After Florida Governor Charlie Crist signed a recent bill that targeted criminals convicted of sex-related crimes, limiting how close they can come to public locations where children frequent, he declared, "Now we get to protect our children more." To demonstrate whom this legislation is intended to protect, he signed the bill into law in front of a group of parents, students, teachers and staff at a Florida elementary school in late May. However, a major segment of the population who is also directly impacted by the new laws, sex offenders living in Florida, were notably not present at the bill’s signing. This legislation, although it is just part of the many laws in Florida that seek to curb sexual predator activity, will take effect in July.

Overview of the Bill

If you are a registered sex offender in Florida, the bill will make it a first-degree misdemeanor to loiter or hang around within 300 feet of any locations where children frequently gather. It will also be a misdemeanor crime for any sexual predators who committed illegal sexual assault against children to approach in public parks or visit childcare or school facilities without notifying the staff beforehand. Taking it one step further, this new law additionally restricts sex offenders from dressing up for certain entertainment activities without prior approval, like posing as Santa Clause or a clown, which draws the attention of children.

Impact of New Restrictions

For the sexual offenders who previously had to report where they resided, typically just during the evenings, the new restrictions place further limits on daytime whereabouts. Convicted sexual predators, especially those who committed crimes against kids, must now be wary of where they travel during the day in their local communities, as well as in any other cities or towns in Florida. While existing Florida law already restricted sexual offenders from living within 1,000 feet of parks, schools and other child-friendly places, various local ordinances set additional limitations, referred to as “no-go zones,” to further exclude this group of individuals from certain areas.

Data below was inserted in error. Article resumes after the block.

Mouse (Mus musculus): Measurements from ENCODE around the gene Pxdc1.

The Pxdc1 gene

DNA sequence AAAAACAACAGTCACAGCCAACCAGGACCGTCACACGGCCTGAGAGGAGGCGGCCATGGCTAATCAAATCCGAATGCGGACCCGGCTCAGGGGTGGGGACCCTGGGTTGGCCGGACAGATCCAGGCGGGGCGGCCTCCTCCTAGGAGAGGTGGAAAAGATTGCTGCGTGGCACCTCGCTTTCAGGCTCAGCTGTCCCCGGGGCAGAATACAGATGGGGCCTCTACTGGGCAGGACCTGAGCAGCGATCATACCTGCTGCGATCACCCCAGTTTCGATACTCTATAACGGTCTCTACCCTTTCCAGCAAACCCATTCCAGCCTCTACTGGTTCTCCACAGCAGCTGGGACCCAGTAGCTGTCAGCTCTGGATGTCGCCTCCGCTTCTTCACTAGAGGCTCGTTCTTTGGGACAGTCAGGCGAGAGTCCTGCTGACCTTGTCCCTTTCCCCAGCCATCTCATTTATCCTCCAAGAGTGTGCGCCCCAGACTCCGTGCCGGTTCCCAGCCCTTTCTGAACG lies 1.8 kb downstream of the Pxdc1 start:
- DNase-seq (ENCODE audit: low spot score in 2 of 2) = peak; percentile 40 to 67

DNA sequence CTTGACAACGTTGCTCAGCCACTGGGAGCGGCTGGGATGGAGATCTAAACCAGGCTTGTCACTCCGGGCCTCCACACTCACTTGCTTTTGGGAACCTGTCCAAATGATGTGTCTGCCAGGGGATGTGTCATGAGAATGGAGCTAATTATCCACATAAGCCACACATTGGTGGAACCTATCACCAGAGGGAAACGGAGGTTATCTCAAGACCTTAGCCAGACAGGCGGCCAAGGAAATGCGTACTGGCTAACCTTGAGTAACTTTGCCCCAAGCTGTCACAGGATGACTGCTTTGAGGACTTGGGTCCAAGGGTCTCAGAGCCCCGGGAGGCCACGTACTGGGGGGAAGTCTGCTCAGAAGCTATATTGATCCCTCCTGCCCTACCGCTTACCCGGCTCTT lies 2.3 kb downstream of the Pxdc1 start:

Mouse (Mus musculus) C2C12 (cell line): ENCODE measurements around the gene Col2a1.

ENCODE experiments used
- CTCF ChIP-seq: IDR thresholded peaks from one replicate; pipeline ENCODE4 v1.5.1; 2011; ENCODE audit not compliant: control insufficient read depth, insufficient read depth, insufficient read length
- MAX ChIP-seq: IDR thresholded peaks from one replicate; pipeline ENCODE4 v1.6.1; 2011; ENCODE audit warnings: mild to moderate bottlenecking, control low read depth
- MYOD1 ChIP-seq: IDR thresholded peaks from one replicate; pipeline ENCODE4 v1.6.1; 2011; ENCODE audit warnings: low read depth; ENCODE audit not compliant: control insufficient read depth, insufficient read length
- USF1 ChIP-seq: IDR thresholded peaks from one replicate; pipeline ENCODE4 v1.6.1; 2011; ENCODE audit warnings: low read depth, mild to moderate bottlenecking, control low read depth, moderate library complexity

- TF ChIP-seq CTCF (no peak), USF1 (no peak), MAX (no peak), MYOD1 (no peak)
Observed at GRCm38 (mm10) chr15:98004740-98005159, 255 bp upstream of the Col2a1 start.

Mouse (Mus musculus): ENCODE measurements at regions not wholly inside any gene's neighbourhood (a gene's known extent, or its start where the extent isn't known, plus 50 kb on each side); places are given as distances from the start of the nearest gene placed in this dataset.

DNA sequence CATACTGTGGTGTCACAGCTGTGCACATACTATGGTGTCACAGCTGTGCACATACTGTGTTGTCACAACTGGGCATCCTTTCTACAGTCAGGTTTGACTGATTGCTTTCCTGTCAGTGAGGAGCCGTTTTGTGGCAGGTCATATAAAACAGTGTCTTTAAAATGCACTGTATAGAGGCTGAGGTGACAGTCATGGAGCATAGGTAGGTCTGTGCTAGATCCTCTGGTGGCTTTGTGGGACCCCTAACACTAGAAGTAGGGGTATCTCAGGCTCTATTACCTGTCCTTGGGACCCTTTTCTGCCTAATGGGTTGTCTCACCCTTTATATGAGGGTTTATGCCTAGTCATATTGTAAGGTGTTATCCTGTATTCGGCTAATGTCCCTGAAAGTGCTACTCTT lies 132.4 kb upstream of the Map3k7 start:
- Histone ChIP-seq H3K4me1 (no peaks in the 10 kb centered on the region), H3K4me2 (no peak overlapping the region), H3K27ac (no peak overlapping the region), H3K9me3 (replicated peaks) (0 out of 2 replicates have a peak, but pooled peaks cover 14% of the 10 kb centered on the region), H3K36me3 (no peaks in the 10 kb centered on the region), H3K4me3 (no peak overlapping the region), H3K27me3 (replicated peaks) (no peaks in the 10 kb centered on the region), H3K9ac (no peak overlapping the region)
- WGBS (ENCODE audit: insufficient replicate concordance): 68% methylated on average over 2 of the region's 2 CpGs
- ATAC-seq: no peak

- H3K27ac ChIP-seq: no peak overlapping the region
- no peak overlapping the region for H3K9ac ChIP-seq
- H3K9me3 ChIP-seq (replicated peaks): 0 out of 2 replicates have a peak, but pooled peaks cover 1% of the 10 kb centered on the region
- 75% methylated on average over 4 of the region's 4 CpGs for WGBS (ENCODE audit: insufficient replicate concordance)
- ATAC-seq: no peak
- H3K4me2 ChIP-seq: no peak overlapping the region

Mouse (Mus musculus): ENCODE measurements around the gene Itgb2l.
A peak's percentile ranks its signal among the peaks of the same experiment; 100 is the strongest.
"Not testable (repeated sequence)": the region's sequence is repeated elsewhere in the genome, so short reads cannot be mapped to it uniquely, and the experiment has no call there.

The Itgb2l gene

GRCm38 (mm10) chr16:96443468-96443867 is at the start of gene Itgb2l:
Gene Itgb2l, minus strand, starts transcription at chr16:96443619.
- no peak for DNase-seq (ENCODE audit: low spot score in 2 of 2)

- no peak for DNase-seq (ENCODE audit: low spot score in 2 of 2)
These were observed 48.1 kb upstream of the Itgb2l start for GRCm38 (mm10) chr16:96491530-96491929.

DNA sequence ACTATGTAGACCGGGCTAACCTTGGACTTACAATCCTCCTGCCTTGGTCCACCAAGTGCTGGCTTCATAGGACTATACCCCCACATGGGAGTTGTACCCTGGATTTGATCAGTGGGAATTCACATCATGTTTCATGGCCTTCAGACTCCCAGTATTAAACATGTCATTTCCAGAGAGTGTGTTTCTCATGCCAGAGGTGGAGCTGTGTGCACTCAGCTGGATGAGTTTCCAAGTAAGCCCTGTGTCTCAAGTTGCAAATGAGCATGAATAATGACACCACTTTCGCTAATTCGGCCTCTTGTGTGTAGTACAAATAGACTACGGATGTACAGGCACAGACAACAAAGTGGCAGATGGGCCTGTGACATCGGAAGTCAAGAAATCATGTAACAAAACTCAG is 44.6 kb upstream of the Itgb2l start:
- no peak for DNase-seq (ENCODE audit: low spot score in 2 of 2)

A Senator Stood Alone

One Florida legislator, Senator Dave Aronberg, tried to include additional provisions in this bill to actually remove or repeal some of the current residence restrictions for sexual predators. He stated that, "Sex offenders have been pushed underground. They go homeless, don't report and they roam our streets. This is a very dangerous situation. We need more standardization and we need to keep our streets safer." Aronberg’s provision, which had to be stricken for the bill to pass, sought to increase the distance sexual criminals have to live from schools and daycare facilities from 1,000 to 2,500 feet. Aronberg’s attempt here was to try to make all the state and local laws regulation where sex offenders could live more consistent, which would give these individuals a better chance to successfully rehabilitate.

The Cost of Restrictions

There are many laws in Florida that aim to contain sexual offenders and keep them away from family neighborhoods or areas where children are present. The goals behind many of these restrictions are noble and aim to protect children, who are least able to protect themselves. However, Florida lawmaker and law enforcement officials must also realize what these laws do to the people who must follow them, those convicted of sexual offenses who must now live in or around the communities under severe restrictions. As the area in which sex criminals can work and live grows smaller, so do the chances that they will be successful in reforming their ways and participating in their communities as productive citizens.

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